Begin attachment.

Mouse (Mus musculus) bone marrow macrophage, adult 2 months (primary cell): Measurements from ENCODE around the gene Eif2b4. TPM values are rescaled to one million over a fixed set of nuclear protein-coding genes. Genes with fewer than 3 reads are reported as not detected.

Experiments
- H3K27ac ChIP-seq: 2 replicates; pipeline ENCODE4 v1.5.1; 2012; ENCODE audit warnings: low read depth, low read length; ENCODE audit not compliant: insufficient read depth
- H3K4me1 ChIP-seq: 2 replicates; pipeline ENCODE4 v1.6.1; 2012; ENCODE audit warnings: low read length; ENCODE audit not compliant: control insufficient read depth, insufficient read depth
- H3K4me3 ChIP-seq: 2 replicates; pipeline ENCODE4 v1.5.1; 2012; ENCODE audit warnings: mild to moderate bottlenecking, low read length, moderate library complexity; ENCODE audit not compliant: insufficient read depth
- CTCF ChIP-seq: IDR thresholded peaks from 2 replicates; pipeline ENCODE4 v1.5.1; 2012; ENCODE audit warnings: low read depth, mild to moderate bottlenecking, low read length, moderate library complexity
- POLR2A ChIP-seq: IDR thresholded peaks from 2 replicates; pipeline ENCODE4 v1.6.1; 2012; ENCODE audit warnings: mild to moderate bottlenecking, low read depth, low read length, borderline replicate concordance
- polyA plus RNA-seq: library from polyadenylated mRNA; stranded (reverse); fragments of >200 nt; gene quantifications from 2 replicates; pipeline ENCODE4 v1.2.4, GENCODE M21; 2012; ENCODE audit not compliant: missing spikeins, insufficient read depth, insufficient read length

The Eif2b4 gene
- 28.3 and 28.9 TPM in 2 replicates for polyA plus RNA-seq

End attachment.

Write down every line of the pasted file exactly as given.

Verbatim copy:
Mouse (Mus musculus) bone marrow macrophage, adult 2 months (primary cell): Measurements from ENCODE around the gene Eif2b4. TPM values are rescaled to one million over a fixed set of nuclear protein-coding genes. Genes with fewer than 3 reads are reported as not detected.

Experiments
- H3K27ac ChIP-seq: 2 replicates; pipeline ENCODE4 v1.5.1; 2012; ENCODE audit warnings: low read depth, low read length; ENCODE audit not compliant: insufficient read depth
- H3K4me1 ChIP-seq: 2 replicates; pipeline ENCODE4 v1.6.1; 2012; ENCODE audit warnings: low read length; ENCODE audit not compliant: control insufficient read depth, insufficient read depth
- H3K4me3 ChIP-seq: 2 replicates; pipeline ENCODE4 v1.5.1; 2012; ENCODE audit warnings: mild to moderate bottlenecking, low read length, moderate library complexity; ENCODE audit not compliant: insufficient read depth
- CTCF ChIP-seq: IDR thresholded peaks from 2 replicates; pipeline ENCODE4 v1.5.1; 2012; ENCODE audit warnings: low read depth, mild to moderate bottlenecking, low read length, moderate library complexity
- POLR2A ChIP-seq: IDR thresholded peaks from 2 replicates; pipeline ENCODE4 v1.6.1; 2012; ENCODE audit warnings: mild to moderate bottlenecking, low read depth, low read length, borderline replicate concordance
- polyA plus RNA-seq: library from polyadenylated mRNA; stranded (reverse); fragments of >200 nt; gene quantifications from 2 replicates; pipeline ENCODE4 v1.2.4, GENCODE M21; 2012; ENCODE audit not compliant: missing spikeins, insufficient read depth, insufficient read length

The Eif2b4 gene
- 28.3 and 28.9 TPM in 2 replicates for polyA plus RNA-seq